He has been reelected in his riding because of personal popularity and not because of his party.   A lot of people left and right instinctively like him.  Even after 17 years as an MP he still has an aura of an anti-politician.

He would be a popular choice that the public could get behind, but can he be the leader of a party?  If he can be a leader I can see him keeping the Liberals doing OK, but I am not convinced he could defeat the NDP.

In order of who is the best choice

  • Dianne Watts - I think she is the only person that gives the Liberals a decent chance of winning
  • Christy Clark - I think she can retain a strong opposition caucus and would be a great leader of the opposition for a term
  • Keith Martin - Very much a wildcard, though I am not certain he could effectively run a province wide campaign.
  • Carole Taylor - I do not see the drive and ambition to be premier and I do not see the ability to run the sort of province wide campaign in an election that is needed to be able to have a chance to win in 2013

Suggestions I have not taken seriously:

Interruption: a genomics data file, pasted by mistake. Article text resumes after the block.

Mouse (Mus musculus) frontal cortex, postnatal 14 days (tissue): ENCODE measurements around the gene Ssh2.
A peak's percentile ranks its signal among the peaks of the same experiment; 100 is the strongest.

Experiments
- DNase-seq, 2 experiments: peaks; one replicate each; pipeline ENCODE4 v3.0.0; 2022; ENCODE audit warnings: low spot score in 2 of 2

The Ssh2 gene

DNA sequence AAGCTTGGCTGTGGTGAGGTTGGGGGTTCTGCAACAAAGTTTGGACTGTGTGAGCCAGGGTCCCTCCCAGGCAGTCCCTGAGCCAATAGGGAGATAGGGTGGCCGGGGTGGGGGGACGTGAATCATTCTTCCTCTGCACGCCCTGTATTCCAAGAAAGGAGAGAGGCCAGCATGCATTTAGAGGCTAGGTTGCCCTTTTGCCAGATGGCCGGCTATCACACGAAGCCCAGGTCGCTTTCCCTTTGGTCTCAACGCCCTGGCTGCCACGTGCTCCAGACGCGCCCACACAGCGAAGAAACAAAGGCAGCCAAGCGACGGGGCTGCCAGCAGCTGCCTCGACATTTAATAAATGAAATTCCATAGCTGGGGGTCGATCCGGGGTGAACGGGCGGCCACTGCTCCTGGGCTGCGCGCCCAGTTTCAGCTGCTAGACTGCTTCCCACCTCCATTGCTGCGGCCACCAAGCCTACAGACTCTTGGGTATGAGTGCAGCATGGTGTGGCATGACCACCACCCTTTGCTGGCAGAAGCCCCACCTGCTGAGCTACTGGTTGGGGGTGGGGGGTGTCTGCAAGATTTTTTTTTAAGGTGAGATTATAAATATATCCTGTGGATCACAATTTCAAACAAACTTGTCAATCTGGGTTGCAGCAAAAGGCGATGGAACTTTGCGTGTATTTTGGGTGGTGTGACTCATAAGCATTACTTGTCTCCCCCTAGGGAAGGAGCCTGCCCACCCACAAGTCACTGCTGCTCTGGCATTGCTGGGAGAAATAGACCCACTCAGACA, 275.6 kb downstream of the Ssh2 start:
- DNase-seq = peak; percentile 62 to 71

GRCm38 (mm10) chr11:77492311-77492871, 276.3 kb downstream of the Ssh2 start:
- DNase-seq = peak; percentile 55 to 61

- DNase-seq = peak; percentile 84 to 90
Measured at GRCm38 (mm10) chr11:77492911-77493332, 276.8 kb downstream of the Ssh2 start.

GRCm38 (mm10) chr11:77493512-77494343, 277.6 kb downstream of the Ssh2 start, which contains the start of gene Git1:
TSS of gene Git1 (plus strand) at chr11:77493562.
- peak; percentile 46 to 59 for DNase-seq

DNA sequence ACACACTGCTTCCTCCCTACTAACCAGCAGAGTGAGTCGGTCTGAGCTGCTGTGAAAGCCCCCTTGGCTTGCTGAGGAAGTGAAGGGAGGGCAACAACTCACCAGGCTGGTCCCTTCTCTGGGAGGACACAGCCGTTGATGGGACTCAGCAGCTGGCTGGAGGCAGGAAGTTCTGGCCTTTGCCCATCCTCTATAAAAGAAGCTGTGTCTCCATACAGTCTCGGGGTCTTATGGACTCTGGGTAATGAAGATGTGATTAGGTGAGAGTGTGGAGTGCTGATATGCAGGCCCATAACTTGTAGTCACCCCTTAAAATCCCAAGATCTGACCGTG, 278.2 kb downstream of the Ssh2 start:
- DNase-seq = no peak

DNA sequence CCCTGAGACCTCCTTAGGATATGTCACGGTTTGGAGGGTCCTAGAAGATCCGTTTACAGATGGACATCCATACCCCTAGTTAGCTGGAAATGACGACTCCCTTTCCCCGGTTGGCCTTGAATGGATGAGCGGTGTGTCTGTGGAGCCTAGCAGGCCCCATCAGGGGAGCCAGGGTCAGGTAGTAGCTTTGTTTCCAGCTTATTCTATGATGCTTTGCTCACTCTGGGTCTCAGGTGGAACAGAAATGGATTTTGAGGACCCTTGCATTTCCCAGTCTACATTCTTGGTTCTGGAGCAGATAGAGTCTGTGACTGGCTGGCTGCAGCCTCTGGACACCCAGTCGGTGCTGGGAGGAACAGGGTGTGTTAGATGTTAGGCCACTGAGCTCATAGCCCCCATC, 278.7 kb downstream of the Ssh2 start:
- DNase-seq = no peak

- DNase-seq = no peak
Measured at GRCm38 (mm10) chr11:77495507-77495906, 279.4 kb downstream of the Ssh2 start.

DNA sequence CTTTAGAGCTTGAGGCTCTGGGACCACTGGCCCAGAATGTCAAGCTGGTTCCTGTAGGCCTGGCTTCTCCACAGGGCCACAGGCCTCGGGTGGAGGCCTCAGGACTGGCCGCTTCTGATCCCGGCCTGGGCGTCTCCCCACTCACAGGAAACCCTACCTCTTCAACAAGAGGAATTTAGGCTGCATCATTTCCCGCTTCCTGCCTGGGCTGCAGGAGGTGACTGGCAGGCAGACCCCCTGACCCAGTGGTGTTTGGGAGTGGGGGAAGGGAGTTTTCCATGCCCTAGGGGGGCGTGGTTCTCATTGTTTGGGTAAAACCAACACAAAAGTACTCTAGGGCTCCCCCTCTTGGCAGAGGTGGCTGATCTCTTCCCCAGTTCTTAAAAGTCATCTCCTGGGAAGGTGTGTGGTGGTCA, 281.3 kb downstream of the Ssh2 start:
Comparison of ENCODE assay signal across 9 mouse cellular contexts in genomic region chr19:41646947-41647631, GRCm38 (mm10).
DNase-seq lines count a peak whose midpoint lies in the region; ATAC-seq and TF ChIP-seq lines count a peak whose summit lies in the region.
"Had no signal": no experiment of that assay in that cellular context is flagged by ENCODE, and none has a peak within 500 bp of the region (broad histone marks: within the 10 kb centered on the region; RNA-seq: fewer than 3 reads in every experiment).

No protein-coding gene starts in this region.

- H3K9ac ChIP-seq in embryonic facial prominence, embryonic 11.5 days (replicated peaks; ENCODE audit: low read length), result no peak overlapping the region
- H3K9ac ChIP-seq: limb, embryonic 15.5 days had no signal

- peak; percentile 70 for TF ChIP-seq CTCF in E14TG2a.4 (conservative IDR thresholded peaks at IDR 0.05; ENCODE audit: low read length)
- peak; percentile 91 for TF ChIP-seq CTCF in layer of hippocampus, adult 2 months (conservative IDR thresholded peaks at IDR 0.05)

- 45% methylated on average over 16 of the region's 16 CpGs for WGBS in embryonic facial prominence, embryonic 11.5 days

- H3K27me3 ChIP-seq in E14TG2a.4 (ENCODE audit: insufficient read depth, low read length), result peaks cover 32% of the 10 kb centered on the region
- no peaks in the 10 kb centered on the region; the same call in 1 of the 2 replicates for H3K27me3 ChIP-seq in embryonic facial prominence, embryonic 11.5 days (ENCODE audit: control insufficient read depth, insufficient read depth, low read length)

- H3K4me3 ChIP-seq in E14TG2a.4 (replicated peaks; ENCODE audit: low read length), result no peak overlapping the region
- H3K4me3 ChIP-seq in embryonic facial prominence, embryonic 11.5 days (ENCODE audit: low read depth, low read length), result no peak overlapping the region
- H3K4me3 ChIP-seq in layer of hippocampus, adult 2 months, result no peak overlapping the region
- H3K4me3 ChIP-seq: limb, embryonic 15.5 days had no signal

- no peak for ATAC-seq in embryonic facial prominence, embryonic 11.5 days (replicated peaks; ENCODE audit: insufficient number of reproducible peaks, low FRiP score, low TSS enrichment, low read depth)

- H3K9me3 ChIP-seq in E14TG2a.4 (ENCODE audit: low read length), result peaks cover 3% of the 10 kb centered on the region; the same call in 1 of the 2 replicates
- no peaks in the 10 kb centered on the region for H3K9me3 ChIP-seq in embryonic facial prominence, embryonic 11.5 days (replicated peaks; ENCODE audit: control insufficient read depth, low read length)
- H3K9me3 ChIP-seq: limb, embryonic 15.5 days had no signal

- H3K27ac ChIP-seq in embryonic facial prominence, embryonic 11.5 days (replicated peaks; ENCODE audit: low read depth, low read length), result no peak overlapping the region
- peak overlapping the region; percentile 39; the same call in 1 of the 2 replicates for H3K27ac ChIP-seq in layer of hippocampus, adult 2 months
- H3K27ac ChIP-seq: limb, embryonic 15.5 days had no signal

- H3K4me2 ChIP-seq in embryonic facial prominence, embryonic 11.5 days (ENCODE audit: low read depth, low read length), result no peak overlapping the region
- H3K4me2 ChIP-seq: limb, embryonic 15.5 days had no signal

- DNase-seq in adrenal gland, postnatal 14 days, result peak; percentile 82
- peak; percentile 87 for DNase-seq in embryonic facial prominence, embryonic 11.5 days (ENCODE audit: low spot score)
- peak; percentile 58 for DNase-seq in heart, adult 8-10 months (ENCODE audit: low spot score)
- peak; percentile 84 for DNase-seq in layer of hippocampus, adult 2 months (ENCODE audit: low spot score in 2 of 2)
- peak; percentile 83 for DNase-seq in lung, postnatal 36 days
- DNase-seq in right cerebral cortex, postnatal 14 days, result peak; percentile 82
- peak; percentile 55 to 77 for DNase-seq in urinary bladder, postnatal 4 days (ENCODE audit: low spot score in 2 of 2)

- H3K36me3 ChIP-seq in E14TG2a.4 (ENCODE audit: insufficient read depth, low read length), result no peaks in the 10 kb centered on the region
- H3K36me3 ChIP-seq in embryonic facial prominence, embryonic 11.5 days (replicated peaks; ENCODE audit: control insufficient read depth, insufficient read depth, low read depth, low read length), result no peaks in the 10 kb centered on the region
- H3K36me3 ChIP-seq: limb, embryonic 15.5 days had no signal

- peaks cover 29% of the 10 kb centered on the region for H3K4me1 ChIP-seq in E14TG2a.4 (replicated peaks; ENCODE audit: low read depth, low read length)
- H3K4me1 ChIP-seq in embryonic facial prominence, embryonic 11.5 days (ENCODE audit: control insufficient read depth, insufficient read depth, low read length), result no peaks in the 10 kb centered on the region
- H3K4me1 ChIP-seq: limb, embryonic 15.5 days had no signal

• John Furlong - he said no and I see no reason why he would try this as a retirement job?
  • Rick Hansen - he has never been in politics and has more than enough to keep him busy saving the world
  • James Moore MP - I can not see any Conservative MP changing parties to try and become the Liberal leader


Jonny Quest said...

Good synopsis Bernard. Watts and Taylor would be at the top of my list as they are savvy consensus builders. OTOH, Clark comes across as too abrasive and confrontational.

Nevertheless, the Lib party membership will also look at opinion polling as they want to go for someone that can win. Watts and Taylor are far out in front in that regard. Watts also has the gravitas to appeal to rural BC, suburban soccer moms, and urban Vancouverites.